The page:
In case you missed it, the Union Leader’s Kevin Landrigan wrote about how the Republican Senate candidates broke one of the “first rules in electoral politics” during their first debate where, instead of introducing themselves to voters, all five candidates came “out swinging” and tried to “run down” each other. Bruce Fenton’s “favorite target was Senate President Chuck Morse of Salem" and "while the format gave Morse the chance to respond, he chose not to answer any potshots directed at him throughout the event.” Meanwhile, Kevin Smith took “a jab” at Don Bolduc, who said that Smith was “clueless” and “belittled Smith because he was ‘polling at two points’ and practicing ‘political theater.’” Read more below: Union Leader: GOP Senate hopefuls come out swinging, slinging
SO MUCH FOR ONE of the first rules in electoral politics:
In an initial political debate, it is always a good idea to spend your time introducing yourself to voters, not trying to run down your opponents.
Translation: Do no harm.
At this point, very few likely voters in the Sept. 13 Republican primary even know who the five major U.S. Senate candidates are, much less what they stand for.
The 90-minute debate sponsored by the New Hampshire Journal at the New Hampshire Institute of Politics offered plenty of fireworks a full week before Independence Day.
Bitcoin millionaire Bruce Fenton of Durham brought the most mud to the party, and his favorite target was Senate President Chuck Morse of Salem, who most observers have installed as the early frontrunner in this race.
When Morse declined to say precisely how he would have voted on the gun control law President Joe Biden recently signed, Fenton pounced.
“The answer is no. I would have voted no. And Chuck, you didn’t answer the question. And that’s exactly the problem of what’s going on in Washington. It’s folks like you go down there, you’re afraid to answer the question because you know (who) you are? You’re a rubber stamp,” Fenton said.
”You’d go down there and you’d vote the way they tell you to vote, because you don’t care about the gun rights. You don’t care about the New Hampshire citizens. You go. You care about going down there and being a dealmaker.”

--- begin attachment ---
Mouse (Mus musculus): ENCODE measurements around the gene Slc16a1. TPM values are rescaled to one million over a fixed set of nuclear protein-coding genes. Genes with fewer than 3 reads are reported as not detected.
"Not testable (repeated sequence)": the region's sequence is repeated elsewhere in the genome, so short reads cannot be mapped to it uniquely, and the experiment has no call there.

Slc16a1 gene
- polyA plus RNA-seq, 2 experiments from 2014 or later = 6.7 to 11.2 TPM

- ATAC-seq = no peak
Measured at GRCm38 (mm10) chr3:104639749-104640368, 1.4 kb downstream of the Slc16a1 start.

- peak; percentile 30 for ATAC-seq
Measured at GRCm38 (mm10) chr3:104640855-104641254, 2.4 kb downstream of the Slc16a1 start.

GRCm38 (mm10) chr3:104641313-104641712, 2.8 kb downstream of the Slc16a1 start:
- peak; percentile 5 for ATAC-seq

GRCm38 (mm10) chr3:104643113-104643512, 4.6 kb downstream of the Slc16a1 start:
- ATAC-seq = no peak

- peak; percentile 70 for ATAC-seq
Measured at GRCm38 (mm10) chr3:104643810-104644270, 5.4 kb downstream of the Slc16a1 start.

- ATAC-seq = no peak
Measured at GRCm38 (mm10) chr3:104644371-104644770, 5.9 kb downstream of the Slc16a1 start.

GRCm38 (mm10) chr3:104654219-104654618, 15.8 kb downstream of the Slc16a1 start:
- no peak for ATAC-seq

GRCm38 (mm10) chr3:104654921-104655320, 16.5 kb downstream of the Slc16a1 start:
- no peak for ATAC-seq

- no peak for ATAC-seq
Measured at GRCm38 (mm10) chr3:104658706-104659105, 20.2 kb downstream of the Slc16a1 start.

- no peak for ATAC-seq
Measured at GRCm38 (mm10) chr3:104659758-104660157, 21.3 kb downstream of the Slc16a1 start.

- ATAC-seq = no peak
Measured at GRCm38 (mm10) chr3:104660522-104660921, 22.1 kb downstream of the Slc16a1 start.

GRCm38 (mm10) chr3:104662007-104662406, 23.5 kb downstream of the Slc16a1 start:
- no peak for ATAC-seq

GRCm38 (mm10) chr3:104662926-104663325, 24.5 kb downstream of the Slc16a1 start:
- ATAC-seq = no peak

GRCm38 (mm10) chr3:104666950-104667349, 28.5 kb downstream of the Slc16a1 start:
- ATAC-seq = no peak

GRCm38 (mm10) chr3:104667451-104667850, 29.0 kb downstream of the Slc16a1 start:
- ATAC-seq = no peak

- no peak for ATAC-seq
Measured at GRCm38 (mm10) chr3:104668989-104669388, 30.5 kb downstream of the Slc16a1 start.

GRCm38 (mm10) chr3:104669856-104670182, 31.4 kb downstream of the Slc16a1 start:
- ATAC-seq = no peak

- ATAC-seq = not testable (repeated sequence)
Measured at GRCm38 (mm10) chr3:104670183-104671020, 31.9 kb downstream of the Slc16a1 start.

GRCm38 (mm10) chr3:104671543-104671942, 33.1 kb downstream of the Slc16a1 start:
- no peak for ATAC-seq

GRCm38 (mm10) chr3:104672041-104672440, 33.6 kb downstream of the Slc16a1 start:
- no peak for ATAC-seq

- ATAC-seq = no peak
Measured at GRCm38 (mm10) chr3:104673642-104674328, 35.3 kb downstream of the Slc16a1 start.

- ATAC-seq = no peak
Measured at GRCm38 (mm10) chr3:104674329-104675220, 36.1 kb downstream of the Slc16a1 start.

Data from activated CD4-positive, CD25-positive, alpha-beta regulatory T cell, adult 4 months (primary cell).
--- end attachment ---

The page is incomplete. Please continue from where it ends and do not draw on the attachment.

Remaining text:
While the format gave Morse the chance to respond, he chose not to answer any potshots directed at him throughout the event.
Londonderry Town Manager Kevin Smith got into the act, getting in a jab at retired Brig. Gen. Don Bolduc about U.S. policy in Ukraine.
“General, you did do a little bit of an about-face there because you were taken to task on Fox News for saying that we should have strategic military and CIA people on the ground in Ukraine. I think that is a bad strategy and I certainly wouldn’t support putting troops on the ground there,” Smith said.
Bolduc fired back, “I’d love to respond to that because he’s absolutely wrong. He doesn’t understand the operational environment and what’s going on there right now because he’s clueless. And yes, those were my words, but it didn’t include putting boots on the ground. He has no idea what he’s talking about.
“The town manager in Londonderry knows nothing about national security and strategy. I do. I lived it. I did it. I know what it takes to move stuff into a country. He does not.”
Later Smith said he told Bolduc he had “concerns about your temperament” and condemned him for making “disparaging remarks” about other GOP leaders, including Gov. Chris Sununu.
Bolduc belittled Smith because he was “polling at two points” and practicing “political theater.”
After the debate, Smith said he was surprised Bolduc refused to shake his hand.
“If you can’t take a little heat from me, how are going you going to handle attacks from Chuck Schumer?” Smith asked during a radio interview a few days later.
Fenton attacked Morse for “doing nothing” to stop mask requirements during the COVID-19 pandemic and demanded an apology for taking away freedoms from citizens.
“I don’t want to be there and I don’t want to go down to that swamp. You’re making me do it,” Fenton said.
At the end of last week, Fenton noted that TikTok had taken down a video of his attack against Morse for “bullying” and “harassment.”